The individuality is a very peculiar aspect of Barrie’s Neverland, it lets the child choose whether it chooses to dwell on the first day of school or when one gets pudding In Neverland the child is allowed to use syncretism with their mind and the social world around them . This ability makes Neverland’s appeal to the child audience dramatically bigger. We then as readers, are allowed an infinite realm to interpret the text as the creator of Neverland does not have to be a specific race, gender or from a specific time.

In Barrie’s own interpretation of Neverland we are given a place that is "the snuggest and most compact, not large and sprawly, you know, with tedious distances between one adventure and another but nicely crammed”(Barrie 9). Among these adventures are the inhabitants who are the lost boys, the pirates, the mermaids, Peter Pan, and the Indians. The inhabitants appeal to each child differently, for instance in the text, Wendy is fascinated by the mermaids and her brothers are fascinated by the Indians. It is by appealing so ambiguously to such a large range of children, that we find Neverland has something for every child.

The child of Barrie’s Neverland is a small boy. This boy has no desire to grow up, and needs stories to continue with his adventures. When Wendy is brought to the island, it is only for the stories that she tells. The stories begin to have a double edge near the end of the book as she tells the stories of her own family. It is after one of these stories that Peter Pans says:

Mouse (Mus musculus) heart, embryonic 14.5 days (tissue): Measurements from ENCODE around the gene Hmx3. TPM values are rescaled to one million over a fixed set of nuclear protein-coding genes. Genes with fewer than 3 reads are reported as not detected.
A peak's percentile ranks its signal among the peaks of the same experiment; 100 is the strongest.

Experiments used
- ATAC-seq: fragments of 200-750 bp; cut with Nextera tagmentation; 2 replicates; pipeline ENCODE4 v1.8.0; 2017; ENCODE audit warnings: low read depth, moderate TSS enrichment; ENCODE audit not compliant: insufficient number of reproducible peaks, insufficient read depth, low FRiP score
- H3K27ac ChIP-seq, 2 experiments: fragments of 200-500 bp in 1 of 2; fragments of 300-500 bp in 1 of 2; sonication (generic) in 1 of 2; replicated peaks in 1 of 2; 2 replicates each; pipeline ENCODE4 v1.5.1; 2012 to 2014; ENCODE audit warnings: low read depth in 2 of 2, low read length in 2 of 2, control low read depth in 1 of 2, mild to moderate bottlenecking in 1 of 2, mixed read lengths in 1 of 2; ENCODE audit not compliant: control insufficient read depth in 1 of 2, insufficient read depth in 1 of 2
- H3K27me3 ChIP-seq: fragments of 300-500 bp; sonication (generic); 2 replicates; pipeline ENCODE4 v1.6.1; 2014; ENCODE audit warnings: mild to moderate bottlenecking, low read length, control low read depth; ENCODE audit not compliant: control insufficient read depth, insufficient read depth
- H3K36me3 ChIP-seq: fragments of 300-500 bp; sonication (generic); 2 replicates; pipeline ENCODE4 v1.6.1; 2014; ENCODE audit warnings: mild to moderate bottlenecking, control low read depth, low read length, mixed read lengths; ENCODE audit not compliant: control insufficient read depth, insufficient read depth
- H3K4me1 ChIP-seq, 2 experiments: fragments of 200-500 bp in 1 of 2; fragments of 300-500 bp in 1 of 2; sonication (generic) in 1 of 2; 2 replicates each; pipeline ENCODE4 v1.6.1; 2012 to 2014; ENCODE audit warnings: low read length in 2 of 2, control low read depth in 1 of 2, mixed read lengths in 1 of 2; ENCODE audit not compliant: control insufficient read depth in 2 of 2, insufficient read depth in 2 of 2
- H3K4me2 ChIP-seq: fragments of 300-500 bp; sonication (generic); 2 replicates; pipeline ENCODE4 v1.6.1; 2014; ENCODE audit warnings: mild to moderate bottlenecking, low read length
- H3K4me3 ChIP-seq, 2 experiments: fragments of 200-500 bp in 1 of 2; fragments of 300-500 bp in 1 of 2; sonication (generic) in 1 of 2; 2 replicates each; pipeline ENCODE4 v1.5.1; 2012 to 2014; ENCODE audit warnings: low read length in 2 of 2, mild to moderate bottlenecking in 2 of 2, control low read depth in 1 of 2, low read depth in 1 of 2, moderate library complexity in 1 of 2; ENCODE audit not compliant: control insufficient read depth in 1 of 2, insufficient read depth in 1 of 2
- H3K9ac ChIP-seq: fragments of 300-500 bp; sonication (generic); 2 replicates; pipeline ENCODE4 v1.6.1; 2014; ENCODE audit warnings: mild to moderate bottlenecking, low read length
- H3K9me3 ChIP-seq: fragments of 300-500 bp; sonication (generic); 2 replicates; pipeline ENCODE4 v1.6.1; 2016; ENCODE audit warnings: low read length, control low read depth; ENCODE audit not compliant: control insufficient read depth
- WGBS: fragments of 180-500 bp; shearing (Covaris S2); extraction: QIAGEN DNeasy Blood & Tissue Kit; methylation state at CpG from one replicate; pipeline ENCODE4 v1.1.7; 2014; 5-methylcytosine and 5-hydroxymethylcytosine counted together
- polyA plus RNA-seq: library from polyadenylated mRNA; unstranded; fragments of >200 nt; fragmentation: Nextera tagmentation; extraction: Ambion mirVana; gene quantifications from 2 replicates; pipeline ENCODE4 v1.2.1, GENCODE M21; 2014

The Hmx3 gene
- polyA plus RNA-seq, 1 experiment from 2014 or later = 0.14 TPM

"Certainly he did not want a change, but he looked at her uncomfortably, blinking, you know, like the one not sure whether he was awake or asleep." ....
"I was just thinking," he said, a little scared. "It is only make-believe, isn't it; that I am their father?"...
"You see," he continued apologetically, "it would make me seem so old to be their real father."
"But they are ours, Peter, yours and mine."
"But not really, Wendy?" he asked anxiously.
"Not if you don't wish it," she replied; and she distinctly heard his sigh of relief. (Barrie 92)

Peter Pan is very content with who he is now, with no resolve to change or let the world around him change. He is not ready to undergo growing up as in Barrie’s definition for the boy child that will mean introducing romantic relationships with girls that will lead to having a real family with real children.